It was a fairly timid start to the week but the sell-off accelerated around the open on Wall Street, pushing Europe well into negative territory at the end of the day.
Omicron relief has been replaced by interest rate angst over the past week and that may take some time to pass. We’re seeing data from the US at the moment that appears to show supply issues abating, which should allay temporary inflation pressures, but more permanent pressures – like wages – rising which will concern central banks.
There’s been an acceptance recently that inflation isn’t going to return to target soon or without action, thanks largely to an extremely tight labour market. Lower participation and higher rates of job availability and resignations are leading to higher wage demands and businesses have little choice but to accept it.
Central banks will be hoping it’s a temporary phenomenon but they’ve been wrong in the recent past about the persistence of price pressures. This is understandable given the new world we all now live in but it also means more surprises will likely come this year and policymakers can’t be particularly confident in their assumptions.
Earnings season could provide a welcome distraction from interest rate anxiety that’s reverberating through the markets at the moment. While there are concerns about the pace of tightening and risk of prolonged higher levels of inflation, the economy is also performing well, and reporting on the fourth quarter should reflect that.
Oil eases near highs
Oil prices are easing again on Monday after the rally lost steam around the October highs late last week. Supply issues in Kazakhstan and Libya contributed to the latter stage of the rally, with the bulk since late December coming from more promising omicron data that indicates the economic impact of the new variant will be more subdued than feared.
While prices may be pulling back, aided perhaps by the broader shift in risk appetite in the markets, the fundamentals remain bullish for crude again. Especially if OPEC continues to struggle to hit its quota as part of the 400,000 barrels per day monthly increases, as demand strengthens.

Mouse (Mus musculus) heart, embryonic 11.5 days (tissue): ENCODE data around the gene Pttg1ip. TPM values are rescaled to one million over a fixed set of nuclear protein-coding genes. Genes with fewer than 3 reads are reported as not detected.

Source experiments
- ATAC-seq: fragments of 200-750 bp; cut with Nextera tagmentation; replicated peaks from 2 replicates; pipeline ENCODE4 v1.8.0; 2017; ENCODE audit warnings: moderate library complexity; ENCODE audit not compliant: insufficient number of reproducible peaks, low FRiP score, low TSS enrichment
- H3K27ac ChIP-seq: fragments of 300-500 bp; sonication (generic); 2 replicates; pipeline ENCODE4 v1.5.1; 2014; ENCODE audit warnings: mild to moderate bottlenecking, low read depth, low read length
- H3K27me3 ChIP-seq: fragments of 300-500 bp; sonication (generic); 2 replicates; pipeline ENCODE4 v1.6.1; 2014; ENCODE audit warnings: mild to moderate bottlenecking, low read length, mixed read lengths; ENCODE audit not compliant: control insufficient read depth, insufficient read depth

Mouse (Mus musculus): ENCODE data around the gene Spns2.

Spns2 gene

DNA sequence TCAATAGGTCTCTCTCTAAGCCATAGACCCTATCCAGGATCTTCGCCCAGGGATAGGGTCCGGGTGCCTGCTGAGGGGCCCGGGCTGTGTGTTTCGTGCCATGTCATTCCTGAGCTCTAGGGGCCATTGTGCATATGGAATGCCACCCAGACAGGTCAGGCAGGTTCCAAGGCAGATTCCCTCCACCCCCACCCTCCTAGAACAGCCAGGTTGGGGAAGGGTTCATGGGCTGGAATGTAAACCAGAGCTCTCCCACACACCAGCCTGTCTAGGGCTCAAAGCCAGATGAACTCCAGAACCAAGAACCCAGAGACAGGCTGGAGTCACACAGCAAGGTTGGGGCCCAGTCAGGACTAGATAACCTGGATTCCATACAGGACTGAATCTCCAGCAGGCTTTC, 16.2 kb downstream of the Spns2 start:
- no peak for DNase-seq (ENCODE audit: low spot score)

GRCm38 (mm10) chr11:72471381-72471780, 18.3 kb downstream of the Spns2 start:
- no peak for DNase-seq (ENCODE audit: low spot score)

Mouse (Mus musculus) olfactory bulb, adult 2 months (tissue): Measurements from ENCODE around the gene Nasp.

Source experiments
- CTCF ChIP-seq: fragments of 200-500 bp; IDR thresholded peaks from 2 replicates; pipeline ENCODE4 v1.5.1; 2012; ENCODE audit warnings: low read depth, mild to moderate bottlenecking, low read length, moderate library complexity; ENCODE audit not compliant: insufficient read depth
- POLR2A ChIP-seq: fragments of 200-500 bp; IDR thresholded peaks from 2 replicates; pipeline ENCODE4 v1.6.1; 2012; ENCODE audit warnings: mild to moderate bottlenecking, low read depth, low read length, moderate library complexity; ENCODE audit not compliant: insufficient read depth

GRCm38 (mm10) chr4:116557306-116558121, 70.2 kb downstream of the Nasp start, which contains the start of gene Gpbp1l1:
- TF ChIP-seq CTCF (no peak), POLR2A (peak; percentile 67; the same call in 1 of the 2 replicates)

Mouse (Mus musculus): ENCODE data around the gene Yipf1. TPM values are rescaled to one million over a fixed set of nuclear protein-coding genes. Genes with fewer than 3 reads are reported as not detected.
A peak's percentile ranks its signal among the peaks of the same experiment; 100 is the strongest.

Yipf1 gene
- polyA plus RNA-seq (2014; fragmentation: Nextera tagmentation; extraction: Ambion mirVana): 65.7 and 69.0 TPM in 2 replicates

Gold strength a red flag?
Gold saw some reprieve on Friday in the aftermath of the US jobs report, despite US yields continuing to rise on the back of strong wage growth and unemployment falling below 4%. But once again it’s seeing strong resistance at $1,800 and is rotating lower at the start of the week.
On the one hand, it’s hard to put together much of a bullish case for gold, beyond its perceived safe-haven status. But it’s also hard to ignore price action and it continues to put up a fight. And when it’s being aided by a dollar that’s softening in risk-averse markets while US yields rise, perhaps there’s more going on here. It will be an interesting one to watch.
Key support under pressure
Bitcoin is continuing to struggle on Monday and is dangerously close to a significant break below $40,000 which could dampen the outlook in the coming weeks. The cryptocurrency has really fallen out of favour as markets have moved into higher interest rate mode and it’s desperately in need of some positive news. It’s hard to see what that will be in the short run, especially with broader market sentiment turning more negative. Time to be that safe haven so many desperately want it to be?